It has been a few months since I started reading The Idiot by Fyodor Dostoyevsky and I have just managed to finish reading it. During this time, I got bored on more than a few occasions and read other books instead, before returning back to The Idiot.
It is not as if I have not read books written by Fyodor Dostoyevsky; I loved reading Crime and Punishment as well as Brothers Karamazov, even though they too were quite difficult to read.
However, there was a sense of mystery in those novels and enough drama to keep you glued to the book, no matter how far Fyodor Dostoevsky ventured away from the main plot.
However, in the case of The Idiot, there is no such thing.
The book revolves around the life of the “Idiot Prince”, Lev Nikolayevich Myshkin.
He returns to Russia after receiving treatment for epilepsy and meets his distant aunt, Lizaveta Prokofyevna, wife of General Epanchin and their daughters. Later in the day, he becomes acquainted with Rogozhin and Nastasya Filippovna, the woman he falls madly in love with.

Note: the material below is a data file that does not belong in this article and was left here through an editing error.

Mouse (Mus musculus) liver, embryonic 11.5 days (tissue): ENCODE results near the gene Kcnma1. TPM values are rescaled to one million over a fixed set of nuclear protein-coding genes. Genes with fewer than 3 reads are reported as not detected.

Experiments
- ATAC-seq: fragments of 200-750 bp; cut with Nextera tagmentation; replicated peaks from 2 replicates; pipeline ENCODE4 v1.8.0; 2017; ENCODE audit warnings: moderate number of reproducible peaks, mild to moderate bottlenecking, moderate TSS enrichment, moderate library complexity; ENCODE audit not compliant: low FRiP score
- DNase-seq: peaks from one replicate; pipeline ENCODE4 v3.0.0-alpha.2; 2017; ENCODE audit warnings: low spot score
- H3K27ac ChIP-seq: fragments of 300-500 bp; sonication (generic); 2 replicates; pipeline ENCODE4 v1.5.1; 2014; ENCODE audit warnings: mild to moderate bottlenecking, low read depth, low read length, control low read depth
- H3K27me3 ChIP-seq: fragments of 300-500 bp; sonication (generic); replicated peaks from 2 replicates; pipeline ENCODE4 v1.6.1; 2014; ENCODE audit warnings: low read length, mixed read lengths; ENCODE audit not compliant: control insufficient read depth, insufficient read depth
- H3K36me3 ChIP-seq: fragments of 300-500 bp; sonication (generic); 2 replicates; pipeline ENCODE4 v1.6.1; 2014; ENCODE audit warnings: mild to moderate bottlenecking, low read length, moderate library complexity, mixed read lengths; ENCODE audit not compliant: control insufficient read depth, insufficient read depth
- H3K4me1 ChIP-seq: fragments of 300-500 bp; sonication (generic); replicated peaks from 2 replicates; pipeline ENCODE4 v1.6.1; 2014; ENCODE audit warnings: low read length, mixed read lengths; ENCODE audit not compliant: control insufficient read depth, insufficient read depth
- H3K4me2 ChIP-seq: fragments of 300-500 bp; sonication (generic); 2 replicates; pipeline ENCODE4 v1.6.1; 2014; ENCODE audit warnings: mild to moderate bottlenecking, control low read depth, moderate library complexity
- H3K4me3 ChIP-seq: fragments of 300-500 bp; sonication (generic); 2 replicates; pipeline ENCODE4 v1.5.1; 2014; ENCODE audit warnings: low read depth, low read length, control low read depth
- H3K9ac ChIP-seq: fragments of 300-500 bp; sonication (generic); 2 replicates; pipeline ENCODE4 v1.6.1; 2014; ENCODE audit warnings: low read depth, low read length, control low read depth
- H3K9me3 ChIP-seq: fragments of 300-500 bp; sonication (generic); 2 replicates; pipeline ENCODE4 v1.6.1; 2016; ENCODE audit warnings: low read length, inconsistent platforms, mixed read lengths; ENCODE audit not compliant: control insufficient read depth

Thus begins his whirlwind journey of love, finding fortunes and becoming acquainted with the ways of the world and the so-called society, who wants nothing more than to use him for fortunes and then mock him for being an idiot.
Yet, despite knowing this and more, he wishes well even for those who he knows are trying to take advantage of him and even allows others to take advantage of him, thus remaining an idiot in their eyes and that of others.
Yet, the title of the book does not seem oh-so-appropriate until the very end, when he risks losing everything due to the softness of his heart.
For this and more anecdotes throughout the book, The Idiot is worth reading.
However, the author has shared so much of his own plight in this book in the form of anecdotes and ventures so far away from the plot that at times, it becomes difficult if not nigh impossible to continue reading it.
For that reason alone, I feel, many will lose interest and will never complete it.
For those who do end up finishing it, an interesting ending is in the offering, which is sure to leave you saddened, yet surprised.
On the whole, I did like The Idiot by Fyodor Dostoyevsky, I just wish the author had written it for idiots like me; who find it exceedingly difficult to follow it in its current form.
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